Saturday, June 03, 2006

ANTIGONE (by Jean Anouilh, translated by Lewis Galantiere : an excerpt)


The spring is wound up tight. It will uncoil of itself. That is what is so convenient in tragedy. The least little turn of the wrist will do the job. Anything will set it going: a glance at a girl who happens to be lifting her arms to her hair as you go by; a feeling when you wake up on a fine morning that you’d like a little respect paid to you today, as if it were as easy to order as a second cup of coffee; one question too many, idly thrown out over a friendly drink – and the tragedy is on.
The rest is automatic. You don’t need to lift a finger. The machine is in perfect order, it has been oiled ever since time began, and it runs without friction. Death, treason and sorrow are on the march; and they move in the wake of storm, of tears, of stillness. Every kind of stillness. The hush when the executioner’s axe goes up at the end of the last act. The unbreathable silence when, at the beginning of the play, the lovers, their hearts bared, their bodies naked, stand for the first time face to face in the darkened room, afraid to stir. The silence inside you when the roaring crowd acclaims the winner – so that you think of a film without a soundtrack, mouths agape and no sound coming out of them, a clamour that is no more than a picture; and you, the victor, already vanquished, alone in the desert of your silence. That is tragedy.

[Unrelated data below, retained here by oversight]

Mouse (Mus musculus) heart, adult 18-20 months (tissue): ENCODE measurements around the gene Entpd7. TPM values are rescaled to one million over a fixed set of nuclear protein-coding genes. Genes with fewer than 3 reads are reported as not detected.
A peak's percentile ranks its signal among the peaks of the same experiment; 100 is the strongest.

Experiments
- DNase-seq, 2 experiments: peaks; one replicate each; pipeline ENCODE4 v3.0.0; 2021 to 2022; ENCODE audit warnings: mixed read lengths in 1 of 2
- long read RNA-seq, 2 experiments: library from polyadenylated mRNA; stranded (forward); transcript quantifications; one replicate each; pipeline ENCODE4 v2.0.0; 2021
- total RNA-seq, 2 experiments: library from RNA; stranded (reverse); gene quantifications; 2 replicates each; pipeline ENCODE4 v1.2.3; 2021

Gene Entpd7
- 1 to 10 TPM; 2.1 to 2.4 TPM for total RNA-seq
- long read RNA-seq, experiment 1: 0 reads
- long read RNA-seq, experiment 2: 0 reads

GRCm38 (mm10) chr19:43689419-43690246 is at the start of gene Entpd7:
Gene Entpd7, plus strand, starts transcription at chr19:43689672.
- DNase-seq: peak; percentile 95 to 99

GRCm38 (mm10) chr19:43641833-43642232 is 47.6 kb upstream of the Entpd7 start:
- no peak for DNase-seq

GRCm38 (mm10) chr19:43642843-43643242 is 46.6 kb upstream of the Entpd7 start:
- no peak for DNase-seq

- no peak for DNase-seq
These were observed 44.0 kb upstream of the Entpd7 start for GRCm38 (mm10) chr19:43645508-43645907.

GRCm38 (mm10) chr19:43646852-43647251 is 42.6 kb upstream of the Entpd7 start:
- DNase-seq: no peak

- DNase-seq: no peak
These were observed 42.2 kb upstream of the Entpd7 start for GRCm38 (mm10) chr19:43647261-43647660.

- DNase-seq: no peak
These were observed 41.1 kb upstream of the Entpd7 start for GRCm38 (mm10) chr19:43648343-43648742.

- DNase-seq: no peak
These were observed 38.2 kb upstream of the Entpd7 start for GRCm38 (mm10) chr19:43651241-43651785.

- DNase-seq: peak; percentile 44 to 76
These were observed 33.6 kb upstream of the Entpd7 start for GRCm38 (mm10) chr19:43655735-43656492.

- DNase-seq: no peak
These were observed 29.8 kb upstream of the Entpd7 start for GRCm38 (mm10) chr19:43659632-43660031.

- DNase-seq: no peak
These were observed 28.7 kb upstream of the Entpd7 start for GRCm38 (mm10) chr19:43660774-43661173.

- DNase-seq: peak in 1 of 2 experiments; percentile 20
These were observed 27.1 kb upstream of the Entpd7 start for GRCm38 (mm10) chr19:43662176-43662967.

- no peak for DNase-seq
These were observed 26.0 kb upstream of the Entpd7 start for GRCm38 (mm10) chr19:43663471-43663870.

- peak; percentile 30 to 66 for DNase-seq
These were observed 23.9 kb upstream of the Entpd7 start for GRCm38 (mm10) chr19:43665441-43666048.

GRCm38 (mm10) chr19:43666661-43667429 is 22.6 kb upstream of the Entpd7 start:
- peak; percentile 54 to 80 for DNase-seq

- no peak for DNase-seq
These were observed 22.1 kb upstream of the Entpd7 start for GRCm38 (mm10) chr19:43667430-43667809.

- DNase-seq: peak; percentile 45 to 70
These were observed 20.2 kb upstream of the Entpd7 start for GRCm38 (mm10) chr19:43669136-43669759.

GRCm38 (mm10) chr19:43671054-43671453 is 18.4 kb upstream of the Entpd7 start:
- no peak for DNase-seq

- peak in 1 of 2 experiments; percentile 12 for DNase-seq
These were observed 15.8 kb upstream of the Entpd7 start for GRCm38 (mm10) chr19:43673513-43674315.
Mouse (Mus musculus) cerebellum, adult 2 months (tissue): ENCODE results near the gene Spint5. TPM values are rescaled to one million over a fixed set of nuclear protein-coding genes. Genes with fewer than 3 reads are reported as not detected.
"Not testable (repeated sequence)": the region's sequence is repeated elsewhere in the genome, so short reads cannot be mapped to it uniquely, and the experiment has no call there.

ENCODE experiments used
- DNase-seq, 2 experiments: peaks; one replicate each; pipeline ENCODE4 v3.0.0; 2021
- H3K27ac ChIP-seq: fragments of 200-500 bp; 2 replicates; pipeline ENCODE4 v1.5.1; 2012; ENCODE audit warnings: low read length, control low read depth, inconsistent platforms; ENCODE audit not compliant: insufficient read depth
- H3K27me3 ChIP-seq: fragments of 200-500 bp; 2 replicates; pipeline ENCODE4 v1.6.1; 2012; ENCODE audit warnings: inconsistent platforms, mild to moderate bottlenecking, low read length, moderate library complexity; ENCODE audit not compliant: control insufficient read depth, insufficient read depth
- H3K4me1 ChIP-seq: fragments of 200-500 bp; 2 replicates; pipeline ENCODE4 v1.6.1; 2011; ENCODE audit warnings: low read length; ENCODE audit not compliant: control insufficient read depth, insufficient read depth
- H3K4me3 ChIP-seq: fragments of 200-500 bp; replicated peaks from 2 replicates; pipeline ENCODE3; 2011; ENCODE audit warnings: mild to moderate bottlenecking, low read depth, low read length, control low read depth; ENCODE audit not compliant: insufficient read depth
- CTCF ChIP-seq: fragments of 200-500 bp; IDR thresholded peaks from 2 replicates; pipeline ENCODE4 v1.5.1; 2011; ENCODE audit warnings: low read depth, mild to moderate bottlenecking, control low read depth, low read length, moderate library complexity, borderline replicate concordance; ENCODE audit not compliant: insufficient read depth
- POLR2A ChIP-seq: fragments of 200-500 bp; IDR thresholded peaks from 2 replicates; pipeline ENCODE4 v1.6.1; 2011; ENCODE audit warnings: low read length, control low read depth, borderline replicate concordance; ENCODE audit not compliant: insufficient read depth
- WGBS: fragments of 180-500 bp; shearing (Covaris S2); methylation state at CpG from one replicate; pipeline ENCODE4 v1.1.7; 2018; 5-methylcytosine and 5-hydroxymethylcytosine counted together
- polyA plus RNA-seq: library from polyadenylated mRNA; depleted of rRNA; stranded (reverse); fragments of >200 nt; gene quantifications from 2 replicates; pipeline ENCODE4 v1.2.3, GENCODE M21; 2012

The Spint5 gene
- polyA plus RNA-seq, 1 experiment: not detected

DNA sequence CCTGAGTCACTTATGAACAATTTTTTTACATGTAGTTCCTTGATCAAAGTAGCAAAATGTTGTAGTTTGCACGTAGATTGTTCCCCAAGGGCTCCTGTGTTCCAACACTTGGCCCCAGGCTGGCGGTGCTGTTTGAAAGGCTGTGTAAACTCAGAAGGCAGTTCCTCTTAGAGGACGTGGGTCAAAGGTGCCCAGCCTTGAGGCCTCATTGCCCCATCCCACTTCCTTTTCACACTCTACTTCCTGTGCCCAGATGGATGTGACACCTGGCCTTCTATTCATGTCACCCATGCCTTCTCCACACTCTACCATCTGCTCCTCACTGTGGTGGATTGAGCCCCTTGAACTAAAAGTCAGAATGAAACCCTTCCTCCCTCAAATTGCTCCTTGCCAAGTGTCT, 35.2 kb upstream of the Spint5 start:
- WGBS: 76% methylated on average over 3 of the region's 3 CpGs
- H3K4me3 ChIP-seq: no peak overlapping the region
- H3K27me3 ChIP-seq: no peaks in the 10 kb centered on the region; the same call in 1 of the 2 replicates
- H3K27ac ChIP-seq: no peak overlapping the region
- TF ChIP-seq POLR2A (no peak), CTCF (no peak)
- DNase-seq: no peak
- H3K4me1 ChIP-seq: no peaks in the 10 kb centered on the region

Tragedy is clean. It is restful, it is flawless. It has nothing to do with melodrama – with wicked villains, persecuted maidens, avengers, sudden revelations and eleventh hour repentances. Death, in a melodrama is really horrible because it is never inevitable. The dear old father might so easily have been saved; the honest young man might so easily have brought in the police five minutes earlier.
In a tragedy, nothing is in doubt and everybody’s destiny is known. That makes for tranquility. There is a sort of fellow-feeling among the characters in a tragedy: he who kills is as innocent as he who gets killed: it’s all a matter of what part you are playing. Tragedy is restful; and the reason is that hoe, that foul deceitful thing, has no part in it. There isn’t any hope. You’re trapped. The whole sky has fallen on you, and all you can do about it is to shout. Don’t mistake me: I said “shout”: I did not say groan, whimper, complain. That, you cannot do. But you can shout aloud; you can get all those things said that you never thought you’d be able to say – or even knew you had it in you to say. And you don’t say these things because it will do you any good to say them: you know better than that. You say them for their own sake; you say them because you learn a lot from them.
In melodrama, you argue and struggle in the hope of escape. That is vulgar; it’s practical. But in tragedy, where there is no temptation to try to escape, argument is gratuitous: it’s kingly.

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